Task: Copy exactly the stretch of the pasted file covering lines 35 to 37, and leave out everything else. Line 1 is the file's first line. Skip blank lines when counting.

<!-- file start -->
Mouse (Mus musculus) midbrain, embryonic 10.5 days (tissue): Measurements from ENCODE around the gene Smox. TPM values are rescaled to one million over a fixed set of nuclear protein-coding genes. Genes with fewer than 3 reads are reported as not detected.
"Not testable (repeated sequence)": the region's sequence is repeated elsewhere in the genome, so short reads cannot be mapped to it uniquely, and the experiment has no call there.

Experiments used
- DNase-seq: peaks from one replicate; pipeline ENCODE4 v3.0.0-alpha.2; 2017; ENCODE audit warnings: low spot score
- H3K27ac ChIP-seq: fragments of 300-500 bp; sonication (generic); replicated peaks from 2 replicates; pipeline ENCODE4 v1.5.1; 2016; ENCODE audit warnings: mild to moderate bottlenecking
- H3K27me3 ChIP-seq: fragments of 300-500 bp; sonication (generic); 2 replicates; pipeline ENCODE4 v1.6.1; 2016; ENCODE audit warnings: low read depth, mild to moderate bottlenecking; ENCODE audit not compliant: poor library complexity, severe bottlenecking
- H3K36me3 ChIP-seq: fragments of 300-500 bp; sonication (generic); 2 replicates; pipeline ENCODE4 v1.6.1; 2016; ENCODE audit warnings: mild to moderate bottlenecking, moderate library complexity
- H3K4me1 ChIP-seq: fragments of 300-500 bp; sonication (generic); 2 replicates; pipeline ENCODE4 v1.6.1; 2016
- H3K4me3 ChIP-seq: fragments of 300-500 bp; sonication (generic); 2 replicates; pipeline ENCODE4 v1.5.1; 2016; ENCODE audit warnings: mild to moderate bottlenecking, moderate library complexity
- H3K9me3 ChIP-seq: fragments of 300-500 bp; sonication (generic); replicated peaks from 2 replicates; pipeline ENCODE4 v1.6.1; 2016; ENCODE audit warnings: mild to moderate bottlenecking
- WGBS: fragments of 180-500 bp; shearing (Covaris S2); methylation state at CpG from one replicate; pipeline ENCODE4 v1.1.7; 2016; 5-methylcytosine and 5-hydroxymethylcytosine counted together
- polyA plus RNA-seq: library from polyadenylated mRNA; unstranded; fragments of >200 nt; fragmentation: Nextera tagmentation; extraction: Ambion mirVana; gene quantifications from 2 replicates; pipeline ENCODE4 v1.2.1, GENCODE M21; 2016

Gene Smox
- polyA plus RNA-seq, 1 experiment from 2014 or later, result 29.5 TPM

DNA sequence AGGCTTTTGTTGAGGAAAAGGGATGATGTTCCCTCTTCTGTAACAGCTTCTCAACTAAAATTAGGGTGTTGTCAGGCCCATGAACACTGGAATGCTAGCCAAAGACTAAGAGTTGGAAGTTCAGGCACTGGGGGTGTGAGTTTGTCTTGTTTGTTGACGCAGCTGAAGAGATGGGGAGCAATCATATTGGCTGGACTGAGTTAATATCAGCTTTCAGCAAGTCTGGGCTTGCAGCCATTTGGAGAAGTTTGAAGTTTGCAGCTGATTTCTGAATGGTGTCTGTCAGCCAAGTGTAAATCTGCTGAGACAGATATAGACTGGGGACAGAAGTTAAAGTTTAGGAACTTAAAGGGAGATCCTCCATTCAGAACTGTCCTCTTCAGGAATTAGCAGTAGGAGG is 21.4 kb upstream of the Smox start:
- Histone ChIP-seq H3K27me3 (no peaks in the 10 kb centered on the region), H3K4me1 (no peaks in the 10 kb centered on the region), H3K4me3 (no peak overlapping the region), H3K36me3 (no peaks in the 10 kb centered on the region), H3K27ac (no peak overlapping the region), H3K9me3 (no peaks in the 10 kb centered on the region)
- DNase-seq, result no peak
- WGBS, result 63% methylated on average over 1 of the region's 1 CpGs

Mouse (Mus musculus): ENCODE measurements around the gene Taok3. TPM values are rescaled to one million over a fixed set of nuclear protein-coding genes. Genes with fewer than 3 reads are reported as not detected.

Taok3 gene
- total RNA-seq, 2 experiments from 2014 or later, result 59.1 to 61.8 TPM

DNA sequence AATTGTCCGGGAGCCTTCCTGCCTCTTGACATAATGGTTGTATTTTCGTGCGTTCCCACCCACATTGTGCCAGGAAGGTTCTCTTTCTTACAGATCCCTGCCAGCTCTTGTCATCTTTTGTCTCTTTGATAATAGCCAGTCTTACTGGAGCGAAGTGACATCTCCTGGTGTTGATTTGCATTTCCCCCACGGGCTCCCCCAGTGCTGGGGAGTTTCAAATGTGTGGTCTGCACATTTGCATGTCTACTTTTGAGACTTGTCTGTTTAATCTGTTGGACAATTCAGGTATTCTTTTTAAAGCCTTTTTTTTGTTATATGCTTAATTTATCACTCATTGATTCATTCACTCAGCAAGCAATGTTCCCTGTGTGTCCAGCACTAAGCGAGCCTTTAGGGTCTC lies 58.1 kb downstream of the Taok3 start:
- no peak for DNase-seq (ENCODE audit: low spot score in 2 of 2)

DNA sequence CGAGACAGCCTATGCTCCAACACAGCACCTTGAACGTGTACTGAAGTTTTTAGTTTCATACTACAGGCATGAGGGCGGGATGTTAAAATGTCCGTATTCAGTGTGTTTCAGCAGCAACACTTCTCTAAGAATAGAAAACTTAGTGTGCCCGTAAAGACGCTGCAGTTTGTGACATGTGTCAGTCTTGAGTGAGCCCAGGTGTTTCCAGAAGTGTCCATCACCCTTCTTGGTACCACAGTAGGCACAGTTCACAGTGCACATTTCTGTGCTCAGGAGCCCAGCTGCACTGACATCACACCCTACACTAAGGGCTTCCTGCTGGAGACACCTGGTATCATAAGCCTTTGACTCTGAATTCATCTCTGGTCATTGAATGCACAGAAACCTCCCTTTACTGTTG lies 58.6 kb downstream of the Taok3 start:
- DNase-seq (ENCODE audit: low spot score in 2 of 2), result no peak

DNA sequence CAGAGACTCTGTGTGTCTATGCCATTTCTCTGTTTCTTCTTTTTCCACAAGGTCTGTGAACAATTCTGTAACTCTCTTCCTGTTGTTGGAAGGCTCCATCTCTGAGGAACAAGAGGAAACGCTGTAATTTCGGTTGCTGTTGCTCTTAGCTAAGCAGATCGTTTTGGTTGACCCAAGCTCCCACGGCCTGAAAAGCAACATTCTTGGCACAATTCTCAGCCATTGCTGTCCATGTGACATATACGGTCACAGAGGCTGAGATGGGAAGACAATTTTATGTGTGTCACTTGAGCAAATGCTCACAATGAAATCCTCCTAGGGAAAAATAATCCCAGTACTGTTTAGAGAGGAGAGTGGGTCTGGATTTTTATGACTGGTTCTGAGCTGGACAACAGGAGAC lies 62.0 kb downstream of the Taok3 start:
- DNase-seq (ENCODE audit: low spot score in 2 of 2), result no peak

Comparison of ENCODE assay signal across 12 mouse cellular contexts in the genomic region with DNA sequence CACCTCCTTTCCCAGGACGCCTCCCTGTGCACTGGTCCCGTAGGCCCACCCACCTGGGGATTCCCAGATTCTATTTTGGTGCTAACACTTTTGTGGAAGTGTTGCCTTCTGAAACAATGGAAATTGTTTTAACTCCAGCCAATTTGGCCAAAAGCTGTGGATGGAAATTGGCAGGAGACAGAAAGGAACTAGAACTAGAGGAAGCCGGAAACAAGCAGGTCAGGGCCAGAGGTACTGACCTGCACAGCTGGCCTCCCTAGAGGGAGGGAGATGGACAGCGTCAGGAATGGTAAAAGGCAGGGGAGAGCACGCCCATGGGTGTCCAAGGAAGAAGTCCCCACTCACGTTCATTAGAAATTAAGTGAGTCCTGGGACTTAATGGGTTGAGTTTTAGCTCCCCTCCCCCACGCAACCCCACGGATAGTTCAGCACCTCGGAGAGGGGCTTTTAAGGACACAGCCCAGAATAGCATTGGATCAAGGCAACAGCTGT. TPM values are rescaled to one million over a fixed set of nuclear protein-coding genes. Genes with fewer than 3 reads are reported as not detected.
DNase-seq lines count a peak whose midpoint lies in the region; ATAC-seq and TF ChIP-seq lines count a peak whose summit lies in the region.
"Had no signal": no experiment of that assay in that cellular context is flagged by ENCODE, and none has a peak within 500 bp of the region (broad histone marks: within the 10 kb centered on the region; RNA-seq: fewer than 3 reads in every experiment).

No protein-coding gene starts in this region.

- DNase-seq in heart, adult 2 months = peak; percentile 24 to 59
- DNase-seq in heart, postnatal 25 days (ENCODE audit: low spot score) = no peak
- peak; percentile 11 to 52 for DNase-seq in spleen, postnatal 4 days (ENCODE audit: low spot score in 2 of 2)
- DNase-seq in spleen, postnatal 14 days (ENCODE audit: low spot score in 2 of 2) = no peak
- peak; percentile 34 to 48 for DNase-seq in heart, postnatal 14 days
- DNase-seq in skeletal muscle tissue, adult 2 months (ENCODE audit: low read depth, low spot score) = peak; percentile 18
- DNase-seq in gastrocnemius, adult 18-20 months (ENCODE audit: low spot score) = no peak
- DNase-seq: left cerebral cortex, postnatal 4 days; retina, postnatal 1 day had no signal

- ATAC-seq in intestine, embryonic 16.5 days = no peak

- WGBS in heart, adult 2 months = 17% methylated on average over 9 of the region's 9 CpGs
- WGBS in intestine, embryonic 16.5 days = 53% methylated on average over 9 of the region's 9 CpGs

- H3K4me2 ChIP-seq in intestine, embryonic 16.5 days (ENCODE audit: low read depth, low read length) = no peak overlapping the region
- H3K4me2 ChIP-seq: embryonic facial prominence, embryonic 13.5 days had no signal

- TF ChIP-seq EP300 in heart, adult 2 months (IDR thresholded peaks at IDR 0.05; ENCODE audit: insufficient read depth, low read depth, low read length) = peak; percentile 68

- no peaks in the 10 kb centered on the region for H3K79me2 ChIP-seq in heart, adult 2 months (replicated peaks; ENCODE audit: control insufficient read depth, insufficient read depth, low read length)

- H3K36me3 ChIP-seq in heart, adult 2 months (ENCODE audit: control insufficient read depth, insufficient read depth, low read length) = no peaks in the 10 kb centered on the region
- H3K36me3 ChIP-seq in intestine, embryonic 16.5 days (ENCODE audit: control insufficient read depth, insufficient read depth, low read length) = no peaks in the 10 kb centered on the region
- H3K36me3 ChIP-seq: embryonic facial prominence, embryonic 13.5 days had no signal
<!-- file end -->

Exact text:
- DNase-seq in spleen, postnatal 14 days (ENCODE audit: low spot score in 2 of 2) = no peak
- peak; percentile 34 to 48 for DNase-seq in heart, postnatal 14 days
- DNase-seq in skeletal muscle tissue, adult 2 months (ENCODE audit: low read depth, low spot score) = peak; percentile 18